Touring Ground Zero of the Methane Emergency

Touring Ground Zero of the Methane Emergency
Image: Flare burning at Pecos, TX oil and gas facility.

Ten years ago I wrote the article “Natural Gas as 'Bridge Fuel' Is Excellent Political Solution But Fails As Climate Solution.” In that article I reported that the American ambassador to Romania stated that the fracking industry had “obtained great successes — without consequences for the environment.” 

I didn’t believe him then and last week I headed to the Permian oil and gas fields in West Texas to see about those consequences after ten years of the American "fracking miracle." While later articles will explore the specific impacts of the oil industry on the planet, this is an overview of what it was like to visit the Permian after writing about it for the past 10 years. My tour guides for this visit were Sharon Wilson and Miguel Escoto of Oilfield Witness. 

Sharon Wilson and Miguel Escoto of Oilfield Witness

March 12 - Flying into Midland, Texas on my quest to see the source of the Permian’s high methane emissions, I was greeted by familiar images. As the plane descends into Midland, you see endless shale oil wells in grid formation across the Texas desert. I’ve used similar images for my articles over the years but it was the first time seeing it in person. The only thing that surprised me was the amount of waste water pits. The only standing water in this part of the Texas desert is toxic oil field wastewater. It’s everywhere. They are creating so much toxic wastewater producing oil in the Permian that they have nowhere to put it. I first wrote about this issue in 2018 and it continues to be a big problem for the fracking industry. And the “solutions” they have, like injecting the toxic water back into the ground, definitely have consequences.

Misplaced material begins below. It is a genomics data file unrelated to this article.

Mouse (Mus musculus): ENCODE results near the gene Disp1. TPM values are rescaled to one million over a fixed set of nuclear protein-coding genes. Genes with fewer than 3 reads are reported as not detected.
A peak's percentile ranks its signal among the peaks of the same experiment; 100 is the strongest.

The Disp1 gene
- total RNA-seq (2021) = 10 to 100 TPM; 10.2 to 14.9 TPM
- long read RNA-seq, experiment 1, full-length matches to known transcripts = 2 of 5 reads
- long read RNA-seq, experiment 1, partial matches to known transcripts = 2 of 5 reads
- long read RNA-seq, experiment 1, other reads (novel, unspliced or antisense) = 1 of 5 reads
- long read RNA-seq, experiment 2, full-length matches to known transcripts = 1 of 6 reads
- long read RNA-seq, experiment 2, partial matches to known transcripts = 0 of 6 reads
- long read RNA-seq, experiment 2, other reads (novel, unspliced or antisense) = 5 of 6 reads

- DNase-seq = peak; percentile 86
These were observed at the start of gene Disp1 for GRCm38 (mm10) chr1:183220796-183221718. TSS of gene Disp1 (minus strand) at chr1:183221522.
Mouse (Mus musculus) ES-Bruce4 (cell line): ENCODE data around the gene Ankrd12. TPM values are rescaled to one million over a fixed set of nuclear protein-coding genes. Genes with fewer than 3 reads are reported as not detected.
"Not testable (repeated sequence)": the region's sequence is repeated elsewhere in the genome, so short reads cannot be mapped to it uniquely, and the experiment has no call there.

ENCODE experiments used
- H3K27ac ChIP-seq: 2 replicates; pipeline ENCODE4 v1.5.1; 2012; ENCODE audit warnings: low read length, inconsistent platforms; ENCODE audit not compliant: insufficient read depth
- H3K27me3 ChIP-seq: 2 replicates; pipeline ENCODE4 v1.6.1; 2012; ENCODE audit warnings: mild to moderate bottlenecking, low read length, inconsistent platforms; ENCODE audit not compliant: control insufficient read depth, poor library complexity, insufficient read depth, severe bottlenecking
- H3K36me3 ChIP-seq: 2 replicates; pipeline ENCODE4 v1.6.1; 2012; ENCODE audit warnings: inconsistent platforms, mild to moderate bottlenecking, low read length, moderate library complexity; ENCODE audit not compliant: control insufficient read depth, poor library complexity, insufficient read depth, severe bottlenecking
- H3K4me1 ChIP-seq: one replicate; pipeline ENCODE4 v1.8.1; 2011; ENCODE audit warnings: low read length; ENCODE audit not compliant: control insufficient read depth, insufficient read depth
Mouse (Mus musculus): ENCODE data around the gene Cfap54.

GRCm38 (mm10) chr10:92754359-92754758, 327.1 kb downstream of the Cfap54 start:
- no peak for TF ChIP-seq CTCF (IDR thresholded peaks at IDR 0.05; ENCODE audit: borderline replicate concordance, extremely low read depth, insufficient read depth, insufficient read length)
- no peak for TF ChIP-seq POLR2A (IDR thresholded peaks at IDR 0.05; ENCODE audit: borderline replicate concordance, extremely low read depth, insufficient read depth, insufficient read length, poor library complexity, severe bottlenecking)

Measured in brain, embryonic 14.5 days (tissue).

Aerial photo of fracked oil production near Midland, TX

The hotel in Midland Texas gives out unlimited free bottled water to all guests. Why? The city water can be toxic. In January there was an arsenic warning for residents and according to the city utility director, "It states that for over the past year we went over the annual average for arsenic allowed.” Midland has a long history of having the oil industry poison its drinking water and as fracking booms, disposing of the toxic waste water is a major cost and challenge for the industry with no viable solutions other than to keep doing what they have been doing. Expect more poisoned water.